Adam Flatley: Let's say, you know, we have a multinational corporation and they have a network connection that lands into a portion of their company that is in Canada and a portion of their company that is in a country that is suddenly becoming a war zone like Ukraine. Connections coming out of Canada are going to be lower risk than ones coming out of a country that is actively being hit with cyberattacks. Multiple wipers were released in Ukraine and some still continue to be released in Ukraine now, and so that's - that changes the risk profile of anything that you still have connected to that area. You monitor them differently. You look at the telemetry more thoroughly. You lock down permissions even further so that you're basically balancing your ease of operability with, you know, the proper strategic security measures for each area.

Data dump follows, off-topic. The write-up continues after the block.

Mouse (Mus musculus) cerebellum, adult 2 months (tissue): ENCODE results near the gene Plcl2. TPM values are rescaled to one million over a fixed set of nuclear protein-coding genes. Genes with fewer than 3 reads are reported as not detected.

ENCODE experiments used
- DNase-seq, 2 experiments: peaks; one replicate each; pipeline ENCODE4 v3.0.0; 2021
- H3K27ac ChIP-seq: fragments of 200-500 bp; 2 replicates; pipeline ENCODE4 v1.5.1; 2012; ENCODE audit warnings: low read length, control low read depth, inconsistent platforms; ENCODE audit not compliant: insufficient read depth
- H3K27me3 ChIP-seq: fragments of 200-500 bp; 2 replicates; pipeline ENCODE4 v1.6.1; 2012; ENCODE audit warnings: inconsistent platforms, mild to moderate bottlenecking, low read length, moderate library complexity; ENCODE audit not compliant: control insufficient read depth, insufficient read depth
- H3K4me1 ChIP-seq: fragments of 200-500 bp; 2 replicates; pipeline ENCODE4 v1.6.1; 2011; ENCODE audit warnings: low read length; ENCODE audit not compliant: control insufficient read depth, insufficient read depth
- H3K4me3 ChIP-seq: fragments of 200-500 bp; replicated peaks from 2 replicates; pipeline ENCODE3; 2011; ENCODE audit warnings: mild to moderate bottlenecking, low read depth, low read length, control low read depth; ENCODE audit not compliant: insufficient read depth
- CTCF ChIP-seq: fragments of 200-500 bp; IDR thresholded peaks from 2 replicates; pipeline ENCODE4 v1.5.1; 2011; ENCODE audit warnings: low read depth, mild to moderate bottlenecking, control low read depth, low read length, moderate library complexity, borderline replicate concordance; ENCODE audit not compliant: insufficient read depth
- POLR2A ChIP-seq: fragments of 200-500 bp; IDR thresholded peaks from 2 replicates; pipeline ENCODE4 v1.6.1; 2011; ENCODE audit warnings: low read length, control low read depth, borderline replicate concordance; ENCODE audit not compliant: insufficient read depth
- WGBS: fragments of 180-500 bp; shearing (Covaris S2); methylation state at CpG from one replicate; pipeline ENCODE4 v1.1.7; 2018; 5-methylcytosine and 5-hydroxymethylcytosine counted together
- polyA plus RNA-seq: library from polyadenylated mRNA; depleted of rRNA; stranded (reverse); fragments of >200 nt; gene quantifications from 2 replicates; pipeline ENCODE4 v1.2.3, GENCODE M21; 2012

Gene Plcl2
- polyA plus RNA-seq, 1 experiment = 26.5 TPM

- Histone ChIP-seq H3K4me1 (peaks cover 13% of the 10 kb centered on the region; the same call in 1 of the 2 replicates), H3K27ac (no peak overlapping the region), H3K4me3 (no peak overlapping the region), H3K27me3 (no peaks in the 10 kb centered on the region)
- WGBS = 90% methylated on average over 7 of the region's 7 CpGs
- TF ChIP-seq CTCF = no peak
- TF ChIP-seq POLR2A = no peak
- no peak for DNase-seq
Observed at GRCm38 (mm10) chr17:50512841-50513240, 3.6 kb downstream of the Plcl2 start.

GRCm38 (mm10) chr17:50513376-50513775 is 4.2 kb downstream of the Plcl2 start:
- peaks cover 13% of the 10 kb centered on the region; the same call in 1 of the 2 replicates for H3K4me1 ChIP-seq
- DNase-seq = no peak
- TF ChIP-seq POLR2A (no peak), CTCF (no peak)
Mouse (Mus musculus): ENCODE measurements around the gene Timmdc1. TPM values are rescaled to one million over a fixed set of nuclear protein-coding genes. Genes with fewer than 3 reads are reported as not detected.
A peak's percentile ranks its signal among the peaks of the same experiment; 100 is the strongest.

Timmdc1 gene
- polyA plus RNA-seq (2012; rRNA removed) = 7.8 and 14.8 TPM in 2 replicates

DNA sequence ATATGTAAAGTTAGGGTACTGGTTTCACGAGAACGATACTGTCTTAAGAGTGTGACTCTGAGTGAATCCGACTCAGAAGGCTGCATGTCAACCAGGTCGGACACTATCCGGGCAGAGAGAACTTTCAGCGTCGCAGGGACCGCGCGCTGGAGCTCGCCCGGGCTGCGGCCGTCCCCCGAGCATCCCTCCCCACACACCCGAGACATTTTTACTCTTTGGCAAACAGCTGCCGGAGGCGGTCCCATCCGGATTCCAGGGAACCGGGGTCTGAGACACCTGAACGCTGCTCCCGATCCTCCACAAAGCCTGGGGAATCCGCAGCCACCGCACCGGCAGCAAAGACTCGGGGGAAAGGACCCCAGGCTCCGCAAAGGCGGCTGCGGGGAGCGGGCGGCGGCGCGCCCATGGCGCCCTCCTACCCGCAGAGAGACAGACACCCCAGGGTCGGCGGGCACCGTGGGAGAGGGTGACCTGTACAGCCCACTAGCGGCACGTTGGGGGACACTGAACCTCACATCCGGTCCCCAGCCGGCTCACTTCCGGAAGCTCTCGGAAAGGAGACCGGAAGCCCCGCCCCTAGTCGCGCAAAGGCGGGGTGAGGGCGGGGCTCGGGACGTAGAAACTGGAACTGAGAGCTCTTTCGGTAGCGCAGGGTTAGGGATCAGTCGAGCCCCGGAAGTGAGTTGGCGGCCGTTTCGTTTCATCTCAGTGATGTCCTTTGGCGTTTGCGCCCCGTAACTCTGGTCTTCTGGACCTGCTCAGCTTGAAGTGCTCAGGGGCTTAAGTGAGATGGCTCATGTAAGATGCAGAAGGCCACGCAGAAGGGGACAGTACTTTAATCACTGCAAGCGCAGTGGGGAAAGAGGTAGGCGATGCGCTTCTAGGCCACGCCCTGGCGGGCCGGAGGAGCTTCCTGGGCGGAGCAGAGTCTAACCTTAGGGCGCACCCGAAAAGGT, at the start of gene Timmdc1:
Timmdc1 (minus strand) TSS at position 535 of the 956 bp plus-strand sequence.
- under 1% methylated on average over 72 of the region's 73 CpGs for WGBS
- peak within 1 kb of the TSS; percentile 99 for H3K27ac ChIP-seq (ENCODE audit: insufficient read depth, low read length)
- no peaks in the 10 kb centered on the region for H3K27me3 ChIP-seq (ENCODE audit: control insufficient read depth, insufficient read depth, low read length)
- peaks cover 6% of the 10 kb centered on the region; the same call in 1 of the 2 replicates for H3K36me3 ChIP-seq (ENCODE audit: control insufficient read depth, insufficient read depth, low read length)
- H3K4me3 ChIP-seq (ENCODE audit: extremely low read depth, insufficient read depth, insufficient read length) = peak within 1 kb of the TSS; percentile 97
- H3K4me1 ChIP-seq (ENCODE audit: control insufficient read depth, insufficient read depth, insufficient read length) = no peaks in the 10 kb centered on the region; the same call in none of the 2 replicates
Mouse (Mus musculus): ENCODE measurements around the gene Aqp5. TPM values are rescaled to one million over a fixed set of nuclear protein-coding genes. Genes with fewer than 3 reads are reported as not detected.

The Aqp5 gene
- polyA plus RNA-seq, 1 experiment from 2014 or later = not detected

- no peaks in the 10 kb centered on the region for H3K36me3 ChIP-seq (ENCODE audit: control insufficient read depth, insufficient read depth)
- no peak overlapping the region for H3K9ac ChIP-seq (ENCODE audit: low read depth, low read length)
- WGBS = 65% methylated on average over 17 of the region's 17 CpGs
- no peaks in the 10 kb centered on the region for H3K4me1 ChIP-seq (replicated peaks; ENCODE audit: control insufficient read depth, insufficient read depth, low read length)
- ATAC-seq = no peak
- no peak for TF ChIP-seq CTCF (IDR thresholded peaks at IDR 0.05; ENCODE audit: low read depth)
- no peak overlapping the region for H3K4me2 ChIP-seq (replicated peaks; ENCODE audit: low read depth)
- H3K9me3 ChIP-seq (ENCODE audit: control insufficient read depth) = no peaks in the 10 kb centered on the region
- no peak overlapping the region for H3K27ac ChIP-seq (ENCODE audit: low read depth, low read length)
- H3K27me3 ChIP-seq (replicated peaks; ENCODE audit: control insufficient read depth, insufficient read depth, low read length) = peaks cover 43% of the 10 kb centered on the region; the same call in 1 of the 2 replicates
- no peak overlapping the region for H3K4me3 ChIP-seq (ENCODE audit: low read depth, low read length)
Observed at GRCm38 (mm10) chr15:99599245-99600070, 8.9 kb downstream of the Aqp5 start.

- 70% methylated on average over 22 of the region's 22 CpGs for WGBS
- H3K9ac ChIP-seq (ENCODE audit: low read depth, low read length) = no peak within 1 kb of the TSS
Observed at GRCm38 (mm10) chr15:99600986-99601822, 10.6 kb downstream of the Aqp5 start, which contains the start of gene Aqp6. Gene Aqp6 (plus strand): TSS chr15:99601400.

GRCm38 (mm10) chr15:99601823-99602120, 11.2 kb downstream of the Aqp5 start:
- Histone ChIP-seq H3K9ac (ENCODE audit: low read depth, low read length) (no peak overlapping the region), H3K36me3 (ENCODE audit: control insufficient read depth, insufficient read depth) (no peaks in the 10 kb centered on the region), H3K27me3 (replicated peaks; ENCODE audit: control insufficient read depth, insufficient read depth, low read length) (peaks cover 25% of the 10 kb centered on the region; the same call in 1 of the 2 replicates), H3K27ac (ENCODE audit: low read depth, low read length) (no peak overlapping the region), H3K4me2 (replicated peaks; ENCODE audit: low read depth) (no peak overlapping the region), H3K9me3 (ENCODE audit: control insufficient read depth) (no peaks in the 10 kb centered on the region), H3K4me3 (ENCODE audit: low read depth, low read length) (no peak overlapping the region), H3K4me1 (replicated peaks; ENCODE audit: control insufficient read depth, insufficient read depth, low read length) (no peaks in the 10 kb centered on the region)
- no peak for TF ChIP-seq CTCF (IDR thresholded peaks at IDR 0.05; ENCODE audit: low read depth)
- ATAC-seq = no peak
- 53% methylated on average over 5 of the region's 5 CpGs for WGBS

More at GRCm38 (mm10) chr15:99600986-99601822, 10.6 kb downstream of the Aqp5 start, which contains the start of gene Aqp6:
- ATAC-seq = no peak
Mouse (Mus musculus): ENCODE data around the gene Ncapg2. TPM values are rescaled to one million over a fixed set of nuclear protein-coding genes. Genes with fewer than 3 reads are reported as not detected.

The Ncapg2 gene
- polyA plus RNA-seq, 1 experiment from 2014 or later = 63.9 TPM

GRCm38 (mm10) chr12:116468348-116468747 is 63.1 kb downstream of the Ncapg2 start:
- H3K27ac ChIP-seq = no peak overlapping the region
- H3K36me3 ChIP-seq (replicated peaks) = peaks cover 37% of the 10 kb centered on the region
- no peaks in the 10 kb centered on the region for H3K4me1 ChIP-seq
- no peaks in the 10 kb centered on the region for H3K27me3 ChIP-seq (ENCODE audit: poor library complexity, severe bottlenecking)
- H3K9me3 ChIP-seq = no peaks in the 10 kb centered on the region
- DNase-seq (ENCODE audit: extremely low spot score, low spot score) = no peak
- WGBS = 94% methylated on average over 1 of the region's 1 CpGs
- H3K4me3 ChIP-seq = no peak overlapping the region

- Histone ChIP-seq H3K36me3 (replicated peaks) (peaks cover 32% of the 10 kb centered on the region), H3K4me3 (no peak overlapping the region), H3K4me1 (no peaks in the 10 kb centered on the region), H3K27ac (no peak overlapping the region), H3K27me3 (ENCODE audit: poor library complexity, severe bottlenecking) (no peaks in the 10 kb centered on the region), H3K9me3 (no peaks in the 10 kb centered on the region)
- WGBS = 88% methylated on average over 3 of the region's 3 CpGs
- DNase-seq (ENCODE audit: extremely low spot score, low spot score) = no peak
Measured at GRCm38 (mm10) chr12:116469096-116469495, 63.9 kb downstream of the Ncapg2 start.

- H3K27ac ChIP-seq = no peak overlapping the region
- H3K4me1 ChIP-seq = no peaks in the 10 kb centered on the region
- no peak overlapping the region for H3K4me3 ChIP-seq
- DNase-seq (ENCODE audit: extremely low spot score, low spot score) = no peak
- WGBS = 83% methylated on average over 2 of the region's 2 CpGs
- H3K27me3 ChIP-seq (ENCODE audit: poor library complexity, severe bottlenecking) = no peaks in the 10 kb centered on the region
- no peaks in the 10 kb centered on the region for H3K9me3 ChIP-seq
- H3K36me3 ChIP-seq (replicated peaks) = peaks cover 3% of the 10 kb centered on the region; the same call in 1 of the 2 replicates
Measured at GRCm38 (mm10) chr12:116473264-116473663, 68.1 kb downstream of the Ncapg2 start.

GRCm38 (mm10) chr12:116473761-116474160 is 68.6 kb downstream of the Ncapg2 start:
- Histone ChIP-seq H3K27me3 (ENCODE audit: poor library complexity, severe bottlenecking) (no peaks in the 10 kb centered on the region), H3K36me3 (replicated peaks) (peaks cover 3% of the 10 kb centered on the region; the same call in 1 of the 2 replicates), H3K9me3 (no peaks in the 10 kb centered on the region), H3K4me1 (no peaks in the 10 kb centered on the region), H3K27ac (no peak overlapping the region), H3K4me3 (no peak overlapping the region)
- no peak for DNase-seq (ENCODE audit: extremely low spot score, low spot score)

Dave Bittner: Do you suppose that it's possible for something like NotPetya to happen today, given what we learned from the first round?
Adam Flatley: Absolutely. I think that while many companies have learned the lesson - and like I said, like, they were aggressively coming to us asking for help when the Ukraine war started to help make sure that they were thinking the right way about protecting themselves - I think there's an equal number that still have never thought of it. So I'm sure that if the Russians decided to take the current constraints off of the wipers that they're using now and just unleash them in Ukraine unbridled like they did before, I'm quite sure many multinational corporations would go down just as hard.